KCTech’s supercritical fluid cleaner was being evaluated by SK Hynix for use in its DRAM production line, TheElec has learned.

SK Hynix has been procuring this equipment from Tokyo Electron, so if KCTech passes the evaluation it will become a secondary supplier, sources said.

KCTech is expected to pass the evaluation within the year, but as the use of supercritical fluid in cleaners is a sophisticated technology, it could take longer, they said.

Supercritical refers to a state where temperature and pressure are above their critical point. Fluids in supercritical states hold properties between those of liquid and gas.

This means these fluids in this state can easily dissolve unwanted residue and containment on wafers. In addition, because they have gas properties, they can go inside deep into the circuit patterns on the wafer to remove residue and containment there as well.

Supercritical fluids have been used in wafer cleaners since the production of 10-nanometer (nm) class DRAMs. Only a few fab equipment makers have commercialized the technology, such as Semes in South Korea and Tokyo Electron in Japan.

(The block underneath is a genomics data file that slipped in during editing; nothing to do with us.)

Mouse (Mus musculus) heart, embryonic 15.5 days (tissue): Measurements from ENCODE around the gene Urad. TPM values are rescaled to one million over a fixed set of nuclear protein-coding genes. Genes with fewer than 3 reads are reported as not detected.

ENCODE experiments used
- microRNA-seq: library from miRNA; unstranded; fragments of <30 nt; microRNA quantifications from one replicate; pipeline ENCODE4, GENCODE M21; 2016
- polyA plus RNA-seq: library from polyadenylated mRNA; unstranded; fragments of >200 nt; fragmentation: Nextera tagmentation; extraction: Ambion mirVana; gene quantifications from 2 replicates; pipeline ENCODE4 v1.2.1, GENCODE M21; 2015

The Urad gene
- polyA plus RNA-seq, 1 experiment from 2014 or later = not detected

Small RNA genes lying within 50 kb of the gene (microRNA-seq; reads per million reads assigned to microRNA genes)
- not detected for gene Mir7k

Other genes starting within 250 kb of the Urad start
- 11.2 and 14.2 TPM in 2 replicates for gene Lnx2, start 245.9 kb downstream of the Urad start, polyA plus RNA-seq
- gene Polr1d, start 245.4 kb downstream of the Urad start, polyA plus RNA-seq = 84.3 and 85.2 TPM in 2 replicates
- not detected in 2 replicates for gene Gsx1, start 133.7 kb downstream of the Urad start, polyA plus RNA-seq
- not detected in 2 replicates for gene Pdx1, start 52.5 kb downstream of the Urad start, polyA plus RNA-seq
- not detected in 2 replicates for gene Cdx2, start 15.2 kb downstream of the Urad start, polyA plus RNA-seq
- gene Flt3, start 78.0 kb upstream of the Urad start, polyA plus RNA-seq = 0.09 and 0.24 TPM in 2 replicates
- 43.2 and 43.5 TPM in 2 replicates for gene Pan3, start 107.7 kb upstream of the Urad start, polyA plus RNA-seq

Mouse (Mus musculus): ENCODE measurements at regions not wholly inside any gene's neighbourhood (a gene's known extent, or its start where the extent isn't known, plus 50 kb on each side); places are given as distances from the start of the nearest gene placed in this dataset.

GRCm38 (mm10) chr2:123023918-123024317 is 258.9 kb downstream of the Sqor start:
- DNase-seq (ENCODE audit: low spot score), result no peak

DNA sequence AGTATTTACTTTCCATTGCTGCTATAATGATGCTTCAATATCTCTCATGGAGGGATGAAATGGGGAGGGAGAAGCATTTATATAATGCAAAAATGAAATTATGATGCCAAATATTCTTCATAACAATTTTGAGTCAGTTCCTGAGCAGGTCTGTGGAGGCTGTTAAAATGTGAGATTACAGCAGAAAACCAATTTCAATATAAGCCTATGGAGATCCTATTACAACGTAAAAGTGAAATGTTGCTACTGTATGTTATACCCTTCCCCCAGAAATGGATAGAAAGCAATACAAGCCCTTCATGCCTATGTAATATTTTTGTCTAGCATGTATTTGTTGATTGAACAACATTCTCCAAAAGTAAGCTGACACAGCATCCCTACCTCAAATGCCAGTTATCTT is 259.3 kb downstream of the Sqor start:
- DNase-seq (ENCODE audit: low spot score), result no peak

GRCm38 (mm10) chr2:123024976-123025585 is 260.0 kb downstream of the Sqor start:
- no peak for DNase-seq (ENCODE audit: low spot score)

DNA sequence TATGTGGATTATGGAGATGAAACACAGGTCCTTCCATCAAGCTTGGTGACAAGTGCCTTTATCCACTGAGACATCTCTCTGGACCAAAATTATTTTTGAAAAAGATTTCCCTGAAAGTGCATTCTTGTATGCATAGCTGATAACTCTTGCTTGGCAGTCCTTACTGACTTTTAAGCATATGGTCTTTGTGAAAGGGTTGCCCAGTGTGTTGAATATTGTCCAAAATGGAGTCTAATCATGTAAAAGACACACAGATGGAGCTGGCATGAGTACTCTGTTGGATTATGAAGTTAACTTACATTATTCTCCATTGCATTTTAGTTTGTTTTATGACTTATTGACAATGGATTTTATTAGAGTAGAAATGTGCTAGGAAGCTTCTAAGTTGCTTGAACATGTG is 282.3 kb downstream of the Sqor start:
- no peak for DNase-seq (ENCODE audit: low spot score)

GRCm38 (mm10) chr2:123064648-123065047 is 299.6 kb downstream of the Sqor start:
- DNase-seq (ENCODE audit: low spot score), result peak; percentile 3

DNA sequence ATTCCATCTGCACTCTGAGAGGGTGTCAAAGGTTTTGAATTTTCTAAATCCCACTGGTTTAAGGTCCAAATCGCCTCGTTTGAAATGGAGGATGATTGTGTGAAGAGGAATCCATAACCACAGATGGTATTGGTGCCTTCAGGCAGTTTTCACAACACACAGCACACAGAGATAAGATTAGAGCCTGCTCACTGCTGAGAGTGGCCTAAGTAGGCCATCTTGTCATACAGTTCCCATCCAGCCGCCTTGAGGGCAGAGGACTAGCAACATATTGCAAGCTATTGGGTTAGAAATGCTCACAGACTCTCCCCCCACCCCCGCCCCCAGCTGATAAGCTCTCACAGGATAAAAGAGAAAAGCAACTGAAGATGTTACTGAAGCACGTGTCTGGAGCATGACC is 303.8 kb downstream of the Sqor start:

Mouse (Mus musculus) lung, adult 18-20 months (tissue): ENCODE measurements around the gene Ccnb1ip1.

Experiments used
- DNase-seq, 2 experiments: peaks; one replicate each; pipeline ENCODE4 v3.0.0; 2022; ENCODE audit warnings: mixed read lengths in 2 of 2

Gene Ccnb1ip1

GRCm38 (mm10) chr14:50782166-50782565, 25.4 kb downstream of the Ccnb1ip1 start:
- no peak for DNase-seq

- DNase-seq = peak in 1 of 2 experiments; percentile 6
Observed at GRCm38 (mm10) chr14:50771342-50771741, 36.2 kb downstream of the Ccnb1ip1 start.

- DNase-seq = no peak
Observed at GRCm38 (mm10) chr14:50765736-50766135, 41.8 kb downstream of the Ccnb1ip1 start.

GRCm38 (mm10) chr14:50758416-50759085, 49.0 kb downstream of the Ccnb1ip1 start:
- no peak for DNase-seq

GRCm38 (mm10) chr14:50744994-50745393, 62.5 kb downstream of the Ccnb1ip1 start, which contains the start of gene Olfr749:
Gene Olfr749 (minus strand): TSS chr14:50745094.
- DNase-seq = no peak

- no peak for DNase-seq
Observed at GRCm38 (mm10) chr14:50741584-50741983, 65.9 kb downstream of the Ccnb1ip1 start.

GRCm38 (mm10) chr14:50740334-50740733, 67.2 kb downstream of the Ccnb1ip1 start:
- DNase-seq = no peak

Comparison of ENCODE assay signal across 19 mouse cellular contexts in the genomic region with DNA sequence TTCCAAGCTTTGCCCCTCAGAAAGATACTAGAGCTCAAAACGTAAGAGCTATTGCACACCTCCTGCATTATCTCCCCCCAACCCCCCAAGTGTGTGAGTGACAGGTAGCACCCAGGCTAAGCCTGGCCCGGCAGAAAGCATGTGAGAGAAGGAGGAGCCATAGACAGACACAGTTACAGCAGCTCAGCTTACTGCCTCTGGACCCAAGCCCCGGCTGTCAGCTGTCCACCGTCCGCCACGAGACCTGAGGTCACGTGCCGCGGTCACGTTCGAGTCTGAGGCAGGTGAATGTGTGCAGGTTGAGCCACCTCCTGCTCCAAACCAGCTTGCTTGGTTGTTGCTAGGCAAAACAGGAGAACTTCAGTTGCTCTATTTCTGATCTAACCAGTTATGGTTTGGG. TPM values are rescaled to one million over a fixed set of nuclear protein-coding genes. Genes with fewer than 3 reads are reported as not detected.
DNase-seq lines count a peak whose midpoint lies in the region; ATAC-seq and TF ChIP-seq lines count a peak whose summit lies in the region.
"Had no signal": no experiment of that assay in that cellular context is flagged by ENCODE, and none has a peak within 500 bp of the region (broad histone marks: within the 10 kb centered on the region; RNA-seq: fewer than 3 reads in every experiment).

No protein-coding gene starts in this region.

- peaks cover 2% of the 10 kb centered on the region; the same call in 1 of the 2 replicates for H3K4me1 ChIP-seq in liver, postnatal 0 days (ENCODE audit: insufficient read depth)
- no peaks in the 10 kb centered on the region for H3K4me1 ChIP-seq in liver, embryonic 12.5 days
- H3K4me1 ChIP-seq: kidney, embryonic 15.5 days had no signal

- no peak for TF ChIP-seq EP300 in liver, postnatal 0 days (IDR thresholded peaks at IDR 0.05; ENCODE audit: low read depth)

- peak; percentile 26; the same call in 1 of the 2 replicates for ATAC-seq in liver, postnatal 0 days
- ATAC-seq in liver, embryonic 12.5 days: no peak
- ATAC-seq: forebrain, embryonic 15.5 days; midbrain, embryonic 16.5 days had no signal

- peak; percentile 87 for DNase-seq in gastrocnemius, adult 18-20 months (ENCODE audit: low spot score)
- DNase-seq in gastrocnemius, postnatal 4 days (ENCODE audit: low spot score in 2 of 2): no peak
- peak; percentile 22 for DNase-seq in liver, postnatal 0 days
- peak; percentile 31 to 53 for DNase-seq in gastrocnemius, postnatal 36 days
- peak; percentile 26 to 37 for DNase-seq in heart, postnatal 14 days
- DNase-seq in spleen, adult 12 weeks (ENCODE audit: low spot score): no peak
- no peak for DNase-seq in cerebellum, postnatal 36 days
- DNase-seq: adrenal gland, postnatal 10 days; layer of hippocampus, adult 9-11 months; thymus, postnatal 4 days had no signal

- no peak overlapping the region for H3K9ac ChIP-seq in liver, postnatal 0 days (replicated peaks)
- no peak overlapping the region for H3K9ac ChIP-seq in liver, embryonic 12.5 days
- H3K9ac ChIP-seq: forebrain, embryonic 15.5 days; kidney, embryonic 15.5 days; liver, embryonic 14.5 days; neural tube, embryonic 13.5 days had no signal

Prior to their adoption, wafers were spun around when the cleaning fluids were dried. However, this method could cause patterns to warp and patterns to mesh with nearby patterns in 10nm class chips. Supercritical fluid wafer cleaners don’t require the wafers to be spun, which helps with the yield rate of the production line.

KCTech has been collaborating on the new cleaner in secret for the past three years with SK Hynix, the sources said.

Each unit is expected to cost over 10 billion won easily, which means it was a costly investment on KCTech’s part when in came to research and development, they said.